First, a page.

the action of 18 June 1967 outside the hamlets of Phuoc An, south of the base
complex at Chu Lai. Company A, 3rd Battalion, 21st
Infantry, 196th Light Infantry Brigade was responsible for searching
for enemy mortar sites and setting up ambushes in the area of Phuoc An where the
local VC were harassing villagers at night. A squad of men from the 2nd
Platoon set up an ambush with Claymore mines along the trail to the village.
Late that evening a group of VC walked into the trap and suffered two confirmed
and two probable KIA. The Americans only suffered two men wounded, neither
By the end of June 1967, four divisions of NVA regular troops were massed
just north of the DMZ in preparation for a major offensive into Quang Tri
Province. Operation Buffalo was conceived to prevent that incursion by shoring
up the new line of Marine strong points, particularly at a small fortified hill
called Con Thien considered by both sides as crucial to the defense network
along the DMZ. The Marines had to hold that critical piece of ground and at the
same time seek out and engage their enemy in the surrounding area. The NVA were
not about to back away from a fight that might win them a significant victory in
the propaganda war. Indeed they had the rare advantage of using the northern
DMZ, off-limits to American attacks for political reasons, to organize and set
up heavy artillery, rocket and missile support for their advancing divisions.
The stage was set for a major encounter.
Operation Buffalo kicked off on 2 July when elements of the 1st
Battalion, 9th Marines moved in to sweep the area east of Con Thien
in an effort to seek out threats to the base from that sector. This force was
almost immediately taken under small arms fire from prepared positions nearby.
Marine reinforcements were called in as the area began to take additional fire
from the NVA heavy artillery batteries in the northern part of the DMZ. With
desperate determination and tenacity, the embattled Marines succeeded in
breaking up an NVA counterattack as the battle raged on. Eventually over the
next few days the Marines, using intense support from air strikes, artillery and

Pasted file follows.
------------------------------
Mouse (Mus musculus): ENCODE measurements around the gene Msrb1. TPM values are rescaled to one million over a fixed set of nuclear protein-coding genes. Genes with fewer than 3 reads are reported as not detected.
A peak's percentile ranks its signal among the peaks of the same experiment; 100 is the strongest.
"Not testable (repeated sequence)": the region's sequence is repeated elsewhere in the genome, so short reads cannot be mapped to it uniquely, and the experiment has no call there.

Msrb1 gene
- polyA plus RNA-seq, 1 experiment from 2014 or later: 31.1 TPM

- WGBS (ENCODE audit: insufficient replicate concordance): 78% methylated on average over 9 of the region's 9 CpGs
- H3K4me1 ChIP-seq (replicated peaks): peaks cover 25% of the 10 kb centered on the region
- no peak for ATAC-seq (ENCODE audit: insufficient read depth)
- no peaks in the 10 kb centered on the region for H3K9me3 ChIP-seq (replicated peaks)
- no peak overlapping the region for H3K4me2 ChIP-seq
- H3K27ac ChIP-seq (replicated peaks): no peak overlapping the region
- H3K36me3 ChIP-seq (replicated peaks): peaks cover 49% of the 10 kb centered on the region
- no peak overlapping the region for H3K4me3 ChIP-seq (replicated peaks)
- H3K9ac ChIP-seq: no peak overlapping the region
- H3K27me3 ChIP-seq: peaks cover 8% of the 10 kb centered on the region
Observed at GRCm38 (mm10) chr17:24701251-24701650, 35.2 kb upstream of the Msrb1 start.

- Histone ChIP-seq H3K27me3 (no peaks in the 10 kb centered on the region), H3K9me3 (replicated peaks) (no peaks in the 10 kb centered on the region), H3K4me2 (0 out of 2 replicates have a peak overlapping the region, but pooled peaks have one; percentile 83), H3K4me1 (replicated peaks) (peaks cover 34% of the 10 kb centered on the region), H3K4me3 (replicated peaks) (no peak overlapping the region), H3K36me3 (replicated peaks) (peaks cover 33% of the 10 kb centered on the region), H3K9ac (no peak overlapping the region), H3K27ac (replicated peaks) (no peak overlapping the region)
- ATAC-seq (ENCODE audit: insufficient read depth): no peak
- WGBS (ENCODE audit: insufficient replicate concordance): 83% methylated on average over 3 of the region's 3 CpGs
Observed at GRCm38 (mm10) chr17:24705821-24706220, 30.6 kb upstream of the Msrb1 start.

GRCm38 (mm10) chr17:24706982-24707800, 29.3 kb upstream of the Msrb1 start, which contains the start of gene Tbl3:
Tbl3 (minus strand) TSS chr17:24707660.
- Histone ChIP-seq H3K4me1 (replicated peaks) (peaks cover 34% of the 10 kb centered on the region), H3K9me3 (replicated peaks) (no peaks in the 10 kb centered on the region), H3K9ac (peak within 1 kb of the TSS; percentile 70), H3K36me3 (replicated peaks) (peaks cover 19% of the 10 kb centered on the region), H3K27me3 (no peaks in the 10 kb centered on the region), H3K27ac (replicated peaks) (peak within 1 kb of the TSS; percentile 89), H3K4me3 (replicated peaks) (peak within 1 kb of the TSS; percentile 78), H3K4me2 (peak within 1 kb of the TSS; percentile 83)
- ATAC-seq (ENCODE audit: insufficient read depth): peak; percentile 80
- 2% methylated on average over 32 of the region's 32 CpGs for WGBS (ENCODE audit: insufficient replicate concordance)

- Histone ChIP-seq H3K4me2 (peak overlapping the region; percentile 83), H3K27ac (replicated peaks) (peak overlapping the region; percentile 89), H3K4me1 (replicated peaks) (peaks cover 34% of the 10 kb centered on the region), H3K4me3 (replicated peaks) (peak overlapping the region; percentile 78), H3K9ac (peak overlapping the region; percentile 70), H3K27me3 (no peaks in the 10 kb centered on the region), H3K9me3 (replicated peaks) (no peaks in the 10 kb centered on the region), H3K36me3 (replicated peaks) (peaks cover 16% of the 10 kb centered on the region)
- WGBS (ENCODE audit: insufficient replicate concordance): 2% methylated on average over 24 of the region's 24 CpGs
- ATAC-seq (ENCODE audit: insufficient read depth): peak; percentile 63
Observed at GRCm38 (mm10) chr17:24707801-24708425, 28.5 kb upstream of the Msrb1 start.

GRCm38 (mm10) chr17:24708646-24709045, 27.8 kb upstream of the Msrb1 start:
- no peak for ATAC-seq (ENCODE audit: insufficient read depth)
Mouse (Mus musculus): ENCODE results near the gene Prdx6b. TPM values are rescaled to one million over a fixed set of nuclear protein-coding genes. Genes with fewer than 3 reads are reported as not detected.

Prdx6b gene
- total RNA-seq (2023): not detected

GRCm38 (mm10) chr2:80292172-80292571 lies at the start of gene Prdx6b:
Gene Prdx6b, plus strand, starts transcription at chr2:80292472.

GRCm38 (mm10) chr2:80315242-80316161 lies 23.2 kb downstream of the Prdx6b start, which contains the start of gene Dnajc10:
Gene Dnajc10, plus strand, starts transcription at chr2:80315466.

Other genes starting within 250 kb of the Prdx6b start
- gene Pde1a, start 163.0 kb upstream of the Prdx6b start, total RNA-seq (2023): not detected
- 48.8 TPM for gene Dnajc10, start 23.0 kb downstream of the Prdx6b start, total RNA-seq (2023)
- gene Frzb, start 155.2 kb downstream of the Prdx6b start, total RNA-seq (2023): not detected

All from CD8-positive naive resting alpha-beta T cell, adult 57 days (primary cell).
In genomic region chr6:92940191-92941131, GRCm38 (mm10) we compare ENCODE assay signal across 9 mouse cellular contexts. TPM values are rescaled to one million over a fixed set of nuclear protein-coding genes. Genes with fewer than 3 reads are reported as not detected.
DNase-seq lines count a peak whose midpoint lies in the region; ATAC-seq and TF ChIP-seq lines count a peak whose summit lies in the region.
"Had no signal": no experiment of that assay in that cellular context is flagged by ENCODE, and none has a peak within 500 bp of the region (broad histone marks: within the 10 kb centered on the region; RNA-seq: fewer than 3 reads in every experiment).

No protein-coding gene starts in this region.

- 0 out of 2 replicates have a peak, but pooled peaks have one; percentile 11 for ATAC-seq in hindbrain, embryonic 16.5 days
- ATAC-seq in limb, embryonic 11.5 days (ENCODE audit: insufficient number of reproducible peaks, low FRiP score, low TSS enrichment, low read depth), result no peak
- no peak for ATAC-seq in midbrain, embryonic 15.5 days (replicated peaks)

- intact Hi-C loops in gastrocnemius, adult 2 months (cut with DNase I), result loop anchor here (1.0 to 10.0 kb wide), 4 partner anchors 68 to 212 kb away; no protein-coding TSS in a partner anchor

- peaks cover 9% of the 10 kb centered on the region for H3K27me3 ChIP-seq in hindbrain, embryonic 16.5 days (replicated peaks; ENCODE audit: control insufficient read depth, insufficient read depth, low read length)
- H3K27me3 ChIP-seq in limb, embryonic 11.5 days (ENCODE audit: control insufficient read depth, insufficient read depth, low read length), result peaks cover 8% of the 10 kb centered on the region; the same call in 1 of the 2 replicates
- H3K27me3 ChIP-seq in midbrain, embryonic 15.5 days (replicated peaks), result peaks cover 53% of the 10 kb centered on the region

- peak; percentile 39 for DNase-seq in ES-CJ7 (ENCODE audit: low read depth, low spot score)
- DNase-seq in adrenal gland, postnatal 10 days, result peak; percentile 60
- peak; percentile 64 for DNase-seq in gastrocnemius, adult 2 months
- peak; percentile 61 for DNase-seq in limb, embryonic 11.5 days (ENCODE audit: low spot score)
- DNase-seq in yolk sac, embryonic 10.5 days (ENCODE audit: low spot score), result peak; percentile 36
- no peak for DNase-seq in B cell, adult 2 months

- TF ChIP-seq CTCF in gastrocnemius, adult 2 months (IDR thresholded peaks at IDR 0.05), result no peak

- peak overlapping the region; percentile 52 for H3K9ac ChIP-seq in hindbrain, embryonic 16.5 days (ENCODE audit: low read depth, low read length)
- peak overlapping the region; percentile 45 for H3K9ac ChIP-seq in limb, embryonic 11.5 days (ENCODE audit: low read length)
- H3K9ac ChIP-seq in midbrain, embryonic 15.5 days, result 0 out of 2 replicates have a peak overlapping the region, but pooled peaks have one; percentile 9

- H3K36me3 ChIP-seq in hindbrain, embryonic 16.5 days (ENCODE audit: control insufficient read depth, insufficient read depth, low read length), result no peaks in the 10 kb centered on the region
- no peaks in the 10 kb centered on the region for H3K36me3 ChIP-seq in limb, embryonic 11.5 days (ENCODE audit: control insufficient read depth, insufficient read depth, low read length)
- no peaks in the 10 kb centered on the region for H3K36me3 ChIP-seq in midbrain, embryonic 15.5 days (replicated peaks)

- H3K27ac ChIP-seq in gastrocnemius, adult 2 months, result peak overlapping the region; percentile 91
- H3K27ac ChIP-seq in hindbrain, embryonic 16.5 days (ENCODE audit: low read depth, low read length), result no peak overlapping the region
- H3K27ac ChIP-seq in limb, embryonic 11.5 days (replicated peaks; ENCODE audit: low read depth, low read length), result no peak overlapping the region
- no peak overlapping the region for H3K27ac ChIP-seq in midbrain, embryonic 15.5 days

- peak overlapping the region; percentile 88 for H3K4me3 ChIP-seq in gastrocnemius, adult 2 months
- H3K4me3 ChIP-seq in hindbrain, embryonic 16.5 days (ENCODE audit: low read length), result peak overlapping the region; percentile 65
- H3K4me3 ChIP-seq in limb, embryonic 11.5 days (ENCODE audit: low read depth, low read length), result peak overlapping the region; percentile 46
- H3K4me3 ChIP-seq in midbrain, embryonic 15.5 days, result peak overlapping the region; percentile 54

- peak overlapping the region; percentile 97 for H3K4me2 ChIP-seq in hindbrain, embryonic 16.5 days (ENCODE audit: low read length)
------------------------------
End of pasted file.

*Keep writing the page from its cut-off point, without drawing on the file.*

offshore guns, pushed the NVA back across the Ben Hai River where the Americans
could not legally operate. Marine casualties were very high. However, though the
total NVA dead and wounded could not be accurately counted, they suffered
casualties between five and ten times more than the Marines. The defense of Con
Thien was a costly but well-earned victory for the Marines holding the line at
In the fall of 1967, the Communists wanted a victory to boost morale and
put pressure on the Allied forces and governments. They also wanted to draw U.S.
forces away from the lowlands in anticipation of the upcoming Tet Offensive.
They struck out looking for a fight in the Kontum Province of the Central
Highlands where thirteen years earlier they had pushed the French completely
from their outposts in the region. In October, the NVA 1st Division
began to concentrate some of its units in central Kontum for a thrust at the
Special Forces CIDG camp at Dak To. U.S. intelligence detected this
concentration and the Army put together a force consisting of three battalions
under command of the 4th Infantry Division to meet the Communist
threat. Elements of these battalions moved out to engage the Communists, forcing
them to shift to a defensive strategy of digging in on key hilltops and awaiting
On 4 November, elements of the 4th Battalion, 503rd
Infantry fanned out for a search and destroy mission in their area of operations
west of Dak To. A landing zone was cut from the jungle on Hill 823 preliminary
to the establishment of a new fire support base there. Early on 6 November the
Americans ran into NVA regulars, both on Hill 823 as they moved out around their
new LZ and on Ngok Kom Leat about 1.5 km to the north, as they followed a
Communist communication line up the slope. Fierce firefights raged all day at
both sites as the Americans consolidated their positions into strong perimeter
defenses and turned back all NVA assaults. Artillery and air support helped the
infantry hold the Communists at bay. By the next morning, both Communist forces
withdrew in defeat. The battles around Dak To continued for the next two weeks,
but the battles for Hill 823 and Ngok Kom Leat set the tone for the eventual
In anticipation of the Tet offensive, Communist units throughout South
Vietnam began operations in late 1967 and early 1968 designed to confuse and
misdirect the American and ARVN forces. In the Hiep Duc Valley, near the hamlets
of Phu Binh along the Lau River, elements of the U.S. Army’s 196th
Light Infantry Brigade, during the course of routine search and destroy
operations, ran into the 2nd NVA Division as they streamed down from
the highlands on one such Pre-Tet mission.